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Should the Obama administration have made different decisions about Syria? This is what a controversial study found.

- April 2, 2018
Civilians flee from reported regime airstrikes on Feb. 8, 2018, in the rebel-held town of Jisreen, in the besieged Eastern Ghouta region on the outskirts of the Syrian capital, Damascus. (Abdulmonam Eassa/AFP/Getty Images)

The war in Syria recently entered its seventh year with no end to the suffering in sight. The Syrian regime’s recent massive bombing and displacement of civilians in the Damascus suburb of Eastern Ghouta — some of the worst violence since the start of the war — underscore the enduring brutality.

The recent anniversary offers an important moment for reflection on lessons learned from Syria’s horrific conflict, particularly in its earlier years. Could different policy decisions by the Obama administration have prevented or reduced the high level of atrocities against civilians in Syria?

A contentious study by the U.S. Holocaust Memorial Museum, to which I contributed, explored this question using a variety of methods: interviews with government officials and Syria experts, conflict modeling, expert surveys and an in-depth literature review. We wrestled with essentially unanswerable questions that sought to assess the outcome if the Obama administration had adopted different policies at critical junctures in the conflict.

By definition, “counterfactual analysis” is speculative, not definitive. Given the chaotic complexity of the Syrian conflict, assessing these counterfactuals demanded more than a little dose of humility and nuance. Critics of the study contended that it did not give fair play to the merits of military intervention, echoing the broader debate on military intervention for civilian protection.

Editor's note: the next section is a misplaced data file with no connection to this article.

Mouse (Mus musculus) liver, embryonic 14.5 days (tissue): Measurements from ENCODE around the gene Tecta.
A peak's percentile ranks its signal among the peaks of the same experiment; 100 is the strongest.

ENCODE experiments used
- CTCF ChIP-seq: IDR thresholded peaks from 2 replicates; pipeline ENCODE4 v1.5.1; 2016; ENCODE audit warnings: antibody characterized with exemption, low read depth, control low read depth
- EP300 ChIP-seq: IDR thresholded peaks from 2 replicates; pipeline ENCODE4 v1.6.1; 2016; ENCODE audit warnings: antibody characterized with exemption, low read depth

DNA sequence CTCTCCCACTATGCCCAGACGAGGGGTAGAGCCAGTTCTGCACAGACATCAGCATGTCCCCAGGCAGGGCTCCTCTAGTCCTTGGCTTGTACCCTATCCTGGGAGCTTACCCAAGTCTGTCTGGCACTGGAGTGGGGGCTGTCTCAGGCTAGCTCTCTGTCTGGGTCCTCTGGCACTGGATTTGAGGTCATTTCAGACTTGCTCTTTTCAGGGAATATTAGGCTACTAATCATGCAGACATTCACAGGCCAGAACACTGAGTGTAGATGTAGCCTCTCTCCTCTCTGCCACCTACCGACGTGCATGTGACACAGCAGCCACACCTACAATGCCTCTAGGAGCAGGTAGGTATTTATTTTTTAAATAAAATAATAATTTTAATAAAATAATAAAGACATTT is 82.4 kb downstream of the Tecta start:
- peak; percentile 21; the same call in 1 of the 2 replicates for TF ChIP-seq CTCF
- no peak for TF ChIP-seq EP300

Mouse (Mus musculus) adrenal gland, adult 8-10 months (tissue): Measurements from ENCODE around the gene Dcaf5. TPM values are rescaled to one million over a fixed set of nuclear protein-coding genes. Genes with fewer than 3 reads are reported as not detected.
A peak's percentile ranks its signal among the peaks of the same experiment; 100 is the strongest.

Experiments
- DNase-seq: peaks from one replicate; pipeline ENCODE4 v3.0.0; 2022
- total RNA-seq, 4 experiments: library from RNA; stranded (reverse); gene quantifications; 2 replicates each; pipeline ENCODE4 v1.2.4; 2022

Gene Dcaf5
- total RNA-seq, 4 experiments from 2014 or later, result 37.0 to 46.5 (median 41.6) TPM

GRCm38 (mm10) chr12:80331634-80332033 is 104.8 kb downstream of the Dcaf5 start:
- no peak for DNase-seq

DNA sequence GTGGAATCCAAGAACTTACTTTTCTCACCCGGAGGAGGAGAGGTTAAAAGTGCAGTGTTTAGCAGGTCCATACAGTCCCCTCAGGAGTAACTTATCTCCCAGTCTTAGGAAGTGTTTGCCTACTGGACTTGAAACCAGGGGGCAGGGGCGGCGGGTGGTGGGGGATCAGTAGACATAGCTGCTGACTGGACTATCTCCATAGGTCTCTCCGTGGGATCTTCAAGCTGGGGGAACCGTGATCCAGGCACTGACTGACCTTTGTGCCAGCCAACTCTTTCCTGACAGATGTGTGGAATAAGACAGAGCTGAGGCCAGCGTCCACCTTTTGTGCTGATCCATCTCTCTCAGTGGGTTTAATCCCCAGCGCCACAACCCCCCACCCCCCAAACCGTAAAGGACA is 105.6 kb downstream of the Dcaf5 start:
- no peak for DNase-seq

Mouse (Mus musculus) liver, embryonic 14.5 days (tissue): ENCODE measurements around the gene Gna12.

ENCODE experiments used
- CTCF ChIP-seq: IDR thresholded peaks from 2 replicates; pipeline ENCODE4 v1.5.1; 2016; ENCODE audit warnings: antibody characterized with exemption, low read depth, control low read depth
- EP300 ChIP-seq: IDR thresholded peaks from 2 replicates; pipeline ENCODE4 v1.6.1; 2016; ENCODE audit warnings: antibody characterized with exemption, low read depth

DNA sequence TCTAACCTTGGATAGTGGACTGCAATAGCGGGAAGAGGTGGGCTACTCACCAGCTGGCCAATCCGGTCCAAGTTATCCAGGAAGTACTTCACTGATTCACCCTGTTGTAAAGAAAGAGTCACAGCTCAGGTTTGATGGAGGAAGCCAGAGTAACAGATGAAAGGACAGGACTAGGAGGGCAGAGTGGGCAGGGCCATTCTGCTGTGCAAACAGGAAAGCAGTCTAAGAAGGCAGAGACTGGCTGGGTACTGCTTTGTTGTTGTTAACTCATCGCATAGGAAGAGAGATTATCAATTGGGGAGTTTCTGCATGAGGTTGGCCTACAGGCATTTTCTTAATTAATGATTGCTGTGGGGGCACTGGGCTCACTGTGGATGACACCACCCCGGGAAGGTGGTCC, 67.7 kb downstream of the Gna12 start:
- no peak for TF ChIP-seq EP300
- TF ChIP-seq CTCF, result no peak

Assad regime and its allies

Lost in the controversy were some important insights generated by the study, including significant errors in analysis regarding Bashar al-Assad’s regime and its partners. At the onset of the Syrian crisis, U.S. policymakers failed to appreciate the Assad regime’s durability when bolstered by the willingness of its allies — Iran, Hezbollah and Russia — to double down on their support.

For Assad, hailing from the minority Alawite sect, the stakes were existential: win or die. For Hezbollah and Iran, Assad’s fall would spell the demise of Hezbollah’s lifeline and deprive Iran of its power projection into the Levant. For Russia, foreign intervention leading to the fall of another Middle Eastern dictator — coming on the heels of Libyan leader Moammar Gaddafi’s bloody end — was not to be tolerated. All three would stop at nothing to prop up Assad.

This foundational analytic failing paved the way for ill-fated policy decisions regarding the use of force that either squandered potential opportunities to de-escalate the conflict when paired with diplomacy, or even worse, may have deepened and prolonged the conflict.

Crossing the ‘red line’: A watershed moment